Jairo Rivas has a decade of experience working with reparations forms. In the aftermath of Peru’s internal armed conflict, Rivas helped distribute reparations to thousands of victims as Technical Secretary of the Reparations Council, an autonomous body established to implement the comprehensive reparations plan recommended by the country’s Truth and Reconciliation Commission. Rivas has also worked in Colombia, serving as senior advisor to the Director of the Special Administrative Unit for the Assistance and Comprehensive Reparations of Victims. There, he coordinated the registration process and the implementation of reparations from the internal armed conflict in that country. In...

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    As Yugoslav tribunal closes, a look back at its history
    03.01.18
    Pierre Hazan, JusticeInfo editorial advisor and professor at Neuchâtel University

    In his last speech to the UN Security Council on December 6, 2017, ICTY President Carmel Agius expressed satisfaction that out of 161 persons indicted, all have been tried or have died, representing a 100% success rate, although the difficulties were many. This is all the more surprising because the first international criminal tribunal had everything against it. It was created in 1993, in the midst of war in Bosnia- Herzegovina, with no access to the former Yugoslavia, and was pushed by founding fathers who did not even want it to succeed!  The ICTY was proposed to the Security Council by...

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    How the ICTY has changed our world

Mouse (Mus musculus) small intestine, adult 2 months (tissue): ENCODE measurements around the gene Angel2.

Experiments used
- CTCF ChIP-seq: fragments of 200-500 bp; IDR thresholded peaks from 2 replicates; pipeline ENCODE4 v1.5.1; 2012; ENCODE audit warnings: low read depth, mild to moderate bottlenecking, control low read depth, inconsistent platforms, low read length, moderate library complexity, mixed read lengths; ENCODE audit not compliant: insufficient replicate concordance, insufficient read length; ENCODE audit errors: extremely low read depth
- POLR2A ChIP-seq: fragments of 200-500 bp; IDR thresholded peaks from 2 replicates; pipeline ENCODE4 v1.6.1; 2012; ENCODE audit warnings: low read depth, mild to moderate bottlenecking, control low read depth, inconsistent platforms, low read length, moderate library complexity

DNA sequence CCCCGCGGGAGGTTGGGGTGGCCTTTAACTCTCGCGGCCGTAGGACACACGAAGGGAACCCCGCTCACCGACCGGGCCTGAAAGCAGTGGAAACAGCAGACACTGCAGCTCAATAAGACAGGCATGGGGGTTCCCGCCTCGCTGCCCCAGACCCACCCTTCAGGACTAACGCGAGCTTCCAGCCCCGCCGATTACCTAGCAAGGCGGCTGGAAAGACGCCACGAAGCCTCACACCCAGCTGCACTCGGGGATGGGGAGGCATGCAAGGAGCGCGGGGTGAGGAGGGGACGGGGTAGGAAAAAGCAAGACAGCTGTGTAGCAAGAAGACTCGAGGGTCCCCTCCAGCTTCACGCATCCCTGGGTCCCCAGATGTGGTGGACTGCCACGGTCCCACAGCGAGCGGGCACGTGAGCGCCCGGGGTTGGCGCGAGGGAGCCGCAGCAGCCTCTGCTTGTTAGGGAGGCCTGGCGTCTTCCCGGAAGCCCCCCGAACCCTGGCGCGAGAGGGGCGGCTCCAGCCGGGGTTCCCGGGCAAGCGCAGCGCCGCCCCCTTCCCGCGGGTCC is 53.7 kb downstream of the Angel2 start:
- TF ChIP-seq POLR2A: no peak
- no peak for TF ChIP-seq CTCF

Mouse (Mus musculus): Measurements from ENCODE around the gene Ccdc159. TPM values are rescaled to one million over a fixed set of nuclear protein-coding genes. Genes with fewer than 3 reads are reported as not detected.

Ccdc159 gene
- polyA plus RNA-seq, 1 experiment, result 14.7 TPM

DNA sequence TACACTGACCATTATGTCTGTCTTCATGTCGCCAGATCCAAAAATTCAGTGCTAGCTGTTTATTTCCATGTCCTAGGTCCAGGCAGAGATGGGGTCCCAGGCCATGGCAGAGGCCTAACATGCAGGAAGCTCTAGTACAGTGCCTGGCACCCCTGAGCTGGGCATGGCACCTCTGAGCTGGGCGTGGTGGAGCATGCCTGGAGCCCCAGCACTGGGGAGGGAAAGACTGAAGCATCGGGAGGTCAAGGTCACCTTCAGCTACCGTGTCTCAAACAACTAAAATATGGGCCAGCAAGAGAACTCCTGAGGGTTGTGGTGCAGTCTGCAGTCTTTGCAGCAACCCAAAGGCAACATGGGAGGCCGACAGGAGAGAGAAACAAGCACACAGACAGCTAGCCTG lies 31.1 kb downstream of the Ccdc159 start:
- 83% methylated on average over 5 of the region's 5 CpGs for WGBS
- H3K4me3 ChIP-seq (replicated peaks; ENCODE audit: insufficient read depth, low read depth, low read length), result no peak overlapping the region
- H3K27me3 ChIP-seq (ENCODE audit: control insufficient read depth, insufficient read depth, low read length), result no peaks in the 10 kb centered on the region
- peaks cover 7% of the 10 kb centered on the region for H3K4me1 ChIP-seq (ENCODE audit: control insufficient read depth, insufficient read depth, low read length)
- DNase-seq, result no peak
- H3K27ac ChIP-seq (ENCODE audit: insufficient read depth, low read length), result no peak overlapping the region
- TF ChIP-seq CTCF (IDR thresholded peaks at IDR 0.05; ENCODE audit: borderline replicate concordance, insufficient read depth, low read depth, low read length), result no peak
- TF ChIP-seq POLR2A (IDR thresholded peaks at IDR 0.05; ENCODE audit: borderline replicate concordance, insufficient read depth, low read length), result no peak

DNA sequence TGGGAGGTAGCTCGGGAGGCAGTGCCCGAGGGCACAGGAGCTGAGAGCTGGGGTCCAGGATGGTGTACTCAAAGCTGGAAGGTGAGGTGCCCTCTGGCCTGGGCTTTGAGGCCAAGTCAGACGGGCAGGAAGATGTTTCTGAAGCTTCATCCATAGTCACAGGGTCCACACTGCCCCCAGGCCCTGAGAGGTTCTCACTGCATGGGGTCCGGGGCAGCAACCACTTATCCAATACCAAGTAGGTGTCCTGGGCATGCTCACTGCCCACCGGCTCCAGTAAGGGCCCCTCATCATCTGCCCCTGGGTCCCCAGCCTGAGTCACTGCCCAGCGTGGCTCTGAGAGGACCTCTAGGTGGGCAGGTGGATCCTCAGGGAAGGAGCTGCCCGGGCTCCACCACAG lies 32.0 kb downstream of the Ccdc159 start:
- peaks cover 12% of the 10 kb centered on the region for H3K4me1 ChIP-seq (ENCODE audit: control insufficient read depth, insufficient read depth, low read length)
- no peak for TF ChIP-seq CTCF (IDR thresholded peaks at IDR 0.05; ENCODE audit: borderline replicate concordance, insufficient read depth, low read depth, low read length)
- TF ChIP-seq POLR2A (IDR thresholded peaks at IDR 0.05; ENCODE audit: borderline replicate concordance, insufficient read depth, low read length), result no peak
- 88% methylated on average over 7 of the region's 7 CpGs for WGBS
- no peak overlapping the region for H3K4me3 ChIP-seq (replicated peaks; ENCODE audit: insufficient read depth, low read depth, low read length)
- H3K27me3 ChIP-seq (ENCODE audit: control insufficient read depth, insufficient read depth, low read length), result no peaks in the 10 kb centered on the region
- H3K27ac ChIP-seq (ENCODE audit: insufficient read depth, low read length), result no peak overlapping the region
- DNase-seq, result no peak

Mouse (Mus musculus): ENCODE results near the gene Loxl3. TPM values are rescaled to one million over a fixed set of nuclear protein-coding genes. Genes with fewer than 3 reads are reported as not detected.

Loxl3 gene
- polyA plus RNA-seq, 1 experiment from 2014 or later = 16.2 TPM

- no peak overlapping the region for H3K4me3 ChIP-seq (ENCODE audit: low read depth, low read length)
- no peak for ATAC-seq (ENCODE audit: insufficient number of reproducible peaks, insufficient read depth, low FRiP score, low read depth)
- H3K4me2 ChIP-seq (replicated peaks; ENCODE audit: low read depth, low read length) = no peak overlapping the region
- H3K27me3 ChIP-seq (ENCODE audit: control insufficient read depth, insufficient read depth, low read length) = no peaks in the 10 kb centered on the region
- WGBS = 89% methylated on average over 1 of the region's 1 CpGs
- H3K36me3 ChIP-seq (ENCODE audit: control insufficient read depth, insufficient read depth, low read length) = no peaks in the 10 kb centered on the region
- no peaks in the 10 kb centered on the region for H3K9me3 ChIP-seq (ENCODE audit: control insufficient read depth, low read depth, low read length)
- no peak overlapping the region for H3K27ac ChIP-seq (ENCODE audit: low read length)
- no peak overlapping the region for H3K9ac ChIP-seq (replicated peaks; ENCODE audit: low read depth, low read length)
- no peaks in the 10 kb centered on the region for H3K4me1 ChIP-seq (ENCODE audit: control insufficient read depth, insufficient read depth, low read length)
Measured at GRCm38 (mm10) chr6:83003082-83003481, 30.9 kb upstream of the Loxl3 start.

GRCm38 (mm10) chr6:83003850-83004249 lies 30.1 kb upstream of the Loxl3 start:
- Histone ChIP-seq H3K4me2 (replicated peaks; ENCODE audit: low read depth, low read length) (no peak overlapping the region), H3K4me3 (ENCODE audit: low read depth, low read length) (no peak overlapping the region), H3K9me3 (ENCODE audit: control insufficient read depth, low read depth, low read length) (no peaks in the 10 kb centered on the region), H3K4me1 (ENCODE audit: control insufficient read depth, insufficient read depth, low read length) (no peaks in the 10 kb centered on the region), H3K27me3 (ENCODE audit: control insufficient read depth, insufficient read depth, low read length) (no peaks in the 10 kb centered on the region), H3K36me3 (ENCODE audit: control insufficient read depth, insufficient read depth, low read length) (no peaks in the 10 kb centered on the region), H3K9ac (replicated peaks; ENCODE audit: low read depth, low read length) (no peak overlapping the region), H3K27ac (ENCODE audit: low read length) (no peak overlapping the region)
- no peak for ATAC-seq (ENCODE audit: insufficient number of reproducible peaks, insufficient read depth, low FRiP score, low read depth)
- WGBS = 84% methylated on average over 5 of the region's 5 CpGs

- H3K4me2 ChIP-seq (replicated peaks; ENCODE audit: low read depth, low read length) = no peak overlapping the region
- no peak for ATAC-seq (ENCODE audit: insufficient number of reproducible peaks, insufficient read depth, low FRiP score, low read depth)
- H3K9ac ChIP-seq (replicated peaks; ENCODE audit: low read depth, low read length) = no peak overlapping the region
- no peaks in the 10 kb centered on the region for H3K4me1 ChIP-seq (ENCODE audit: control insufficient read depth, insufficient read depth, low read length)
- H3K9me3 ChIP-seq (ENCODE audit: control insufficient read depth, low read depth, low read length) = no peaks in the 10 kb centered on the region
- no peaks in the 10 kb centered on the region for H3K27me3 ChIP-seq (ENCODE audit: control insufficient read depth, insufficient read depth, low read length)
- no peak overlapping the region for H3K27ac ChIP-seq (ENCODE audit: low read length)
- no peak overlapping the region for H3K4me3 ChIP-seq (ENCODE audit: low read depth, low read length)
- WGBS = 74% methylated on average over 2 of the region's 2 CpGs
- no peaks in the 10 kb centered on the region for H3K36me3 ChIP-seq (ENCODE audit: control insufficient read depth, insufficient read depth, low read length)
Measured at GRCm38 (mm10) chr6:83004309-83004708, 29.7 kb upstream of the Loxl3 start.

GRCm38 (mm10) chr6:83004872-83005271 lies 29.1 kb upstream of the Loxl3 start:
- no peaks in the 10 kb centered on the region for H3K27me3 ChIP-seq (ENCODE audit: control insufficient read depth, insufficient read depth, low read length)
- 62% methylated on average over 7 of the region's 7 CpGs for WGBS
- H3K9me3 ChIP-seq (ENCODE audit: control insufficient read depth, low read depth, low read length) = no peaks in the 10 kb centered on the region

03.01.18
    Pierre Hazan, JusticeInfo editorial advisor and professor at Neuchâtel University

    The International Criminal Tribunal for the former Yugoslavia (ICTY) closed its doors on December 31, 2017, after working for 24 years, issuing 161 indictments and nearly as many judgments, hearing 4,600 witnesses over 10,800 days of trials, producing millions of pages and costing billions of dollars. Apart from the Second World War, no war has been as studied and certainly none has been the subject of judicial procedures like the one that tore the former Yugoslavia apart in the 1990s.   So the time has come for a first evaluation, and the legacy of the ICTY is clearly considerable. Its...

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    Was the destruction of Old Mostar Bridge a war crime?
    11.12.17
    Pierre Hazan, JusticeInfo editorial advisor and professor at Neuchâtel University

    To what extent does the destruction of an architectural masterpiece constitute a war crime if that masterpiece is also used for military purposes? What, too, if the destruction of such a monument, like the Old Mostar Bridge, causes psychological and physical harm to a civilian population now under siege? How should military objectives, damage to cultural heritage, psychological and physical harm be weighed together? That was the headache posed by the last judgment of the International Criminal Tribunal for the former Yugoslavia (ICTY).  The ICTY’s last judgment on November 29 will be...

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    Croat leaders in last ICTY judgment for crimes in Bosnia
    28.11.17
    Pierre Hazan, JusticeInfo editorial advisor and professor at Neuchâtel University

    Latest UN judges uphold 25-year jail term on Bosnian Croat leader Prlic   On November 29, the International Criminal Tribunal for the former Yugoslavia (ICTY) is to hand down its last judgment before closing its doors in a few weeks’ time. The six accused were already tried by the lower court in 2013 and given prison sentences of 10 to 25 years for 26 counts of crimes against humanity and war crimes, including persecution, murder, rape and sexual violence, forced displacement and inhuman acts. These six former top leaders of the self-proclaimed Croatian Republic of Herzeg-Bosnia are now...